In two short years, Auckland-born singer/songwriter Mitch James has seen his music detonate into New Zealand’s music consciousness. Armed with little more than a guitar and a set of hook-filled pop songs, his audience has grown from a smattering of nonchalant onlookers on the streets of Europe to a sold-out solo tour of Aotearoa, filling substantial venues like the Powerstation in Auckland and Dunedin’s Town Hall. He talked with Mike Tweed about the climb from sidewalk to mainstage.
Following up a string of popular pop singles, Mitch James’ self-titled debut album bounced straight into #2 on our Official Top 40 chart in September this year – dividing (fun fact!) Eminem and Ed Sheeran. Dispiriting years spent busking around Europe, and playing to empty hostel bars must only have made this sudden success all the more special for the 23-year-old Aucklander.
Mitch smiles when he thinks back to those harrowing days scraping a daily income on the other side of the planet. The PR legend has it that he arrived in London with £20, zero contacts and no experience – busking became a necessity and a limitation. Often sleeping on the street, he was beaten up once and robbed twice. Now with a major label behind him, and an evidently-growing legion of fans, it seems the sky is more the limit.
“Looking back, I wouldn’t do anything differently. I would hate to have a sense of entitlement or think that I deserve any kind of success. When I was playing to no one in Europe I would just close my eyes and visualise bigger situations, bigger audiences and stuff. I’m super grateful for everything that happened before. When people start listening to your music and coming to see you organically it’s the most rewarding feeling – especially when no one gave a shit for so, so long. It’s something you want to grasp on to.”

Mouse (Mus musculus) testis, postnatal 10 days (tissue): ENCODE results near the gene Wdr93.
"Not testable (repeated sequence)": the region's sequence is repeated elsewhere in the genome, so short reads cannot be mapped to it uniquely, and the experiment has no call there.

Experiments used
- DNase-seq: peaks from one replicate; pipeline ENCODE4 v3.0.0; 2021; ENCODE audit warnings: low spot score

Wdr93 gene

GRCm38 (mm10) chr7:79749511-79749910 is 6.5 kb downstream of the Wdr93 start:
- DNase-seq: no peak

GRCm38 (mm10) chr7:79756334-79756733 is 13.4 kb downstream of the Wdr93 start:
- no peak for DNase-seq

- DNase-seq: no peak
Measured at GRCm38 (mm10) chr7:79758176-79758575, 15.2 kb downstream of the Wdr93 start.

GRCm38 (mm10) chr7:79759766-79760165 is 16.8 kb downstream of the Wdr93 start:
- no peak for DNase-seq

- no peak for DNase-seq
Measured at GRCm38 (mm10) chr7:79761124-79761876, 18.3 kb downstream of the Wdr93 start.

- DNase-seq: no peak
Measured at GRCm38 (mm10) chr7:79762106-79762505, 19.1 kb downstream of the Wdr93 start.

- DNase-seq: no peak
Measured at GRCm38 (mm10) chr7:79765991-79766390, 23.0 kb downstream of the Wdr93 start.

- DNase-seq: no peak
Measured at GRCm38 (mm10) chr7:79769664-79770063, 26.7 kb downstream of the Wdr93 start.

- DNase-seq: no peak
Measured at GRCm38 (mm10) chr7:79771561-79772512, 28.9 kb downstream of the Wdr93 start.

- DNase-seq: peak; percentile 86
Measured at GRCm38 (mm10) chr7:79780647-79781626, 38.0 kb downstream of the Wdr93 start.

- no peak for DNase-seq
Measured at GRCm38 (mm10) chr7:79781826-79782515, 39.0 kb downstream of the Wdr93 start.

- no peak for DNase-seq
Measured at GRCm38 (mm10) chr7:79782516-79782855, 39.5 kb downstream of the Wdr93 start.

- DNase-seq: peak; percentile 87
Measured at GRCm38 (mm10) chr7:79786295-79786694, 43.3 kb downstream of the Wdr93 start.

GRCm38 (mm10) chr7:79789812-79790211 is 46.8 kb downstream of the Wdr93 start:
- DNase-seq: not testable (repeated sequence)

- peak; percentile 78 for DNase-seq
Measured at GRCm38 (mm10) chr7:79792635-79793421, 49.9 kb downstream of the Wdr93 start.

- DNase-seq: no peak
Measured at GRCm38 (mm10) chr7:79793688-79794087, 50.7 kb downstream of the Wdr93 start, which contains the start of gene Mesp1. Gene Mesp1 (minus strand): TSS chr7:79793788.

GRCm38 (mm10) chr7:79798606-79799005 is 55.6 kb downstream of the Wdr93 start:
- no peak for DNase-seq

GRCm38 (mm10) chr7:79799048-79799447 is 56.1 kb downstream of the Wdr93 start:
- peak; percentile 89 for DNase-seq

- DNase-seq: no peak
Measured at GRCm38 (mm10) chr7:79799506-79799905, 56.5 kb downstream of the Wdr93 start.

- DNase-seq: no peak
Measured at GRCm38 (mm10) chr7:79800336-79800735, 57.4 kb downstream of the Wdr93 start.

Finishing high school at 17, Mitch decided to buy a one-way ticket to Europe (with dreams of emulating Ed Sheeran as it happens) and busking his way to superstardom. Soon finding out that things weren’t going to work the way he’d hoped, simply affording to survive became more important than anything else.
“I was a bit of a hippy, just playing my songs for month after month. I had this mindset of ‘no phone, no laptop, no social media, let’s do this the old fashion way’ kind of thing,” he laughs. “Well, it didn’t work! I remember playing in a hostel bar in Barcelona to two people. After a couple of songs, they told me to shut up because the football was on! Now I have people singing every song back to me, which blows my mind”.
It wasn’t until he swallowed his self-starter pride and started posting his music online that his fortunes began to change. As luck would have it one song was spotted by Maala, another Kiwi singer/songwriter, who passed it on to his label, Sony NZ. Before long Mitch was offered a record deal, which he accepted immediately.
“Once I got over myself and started putting videos online and stuff, things started to happen! If you are an idiot, like I was, and don’t see social media as a positive thing, then you’re going to keep yourself from reaching anyone at all.”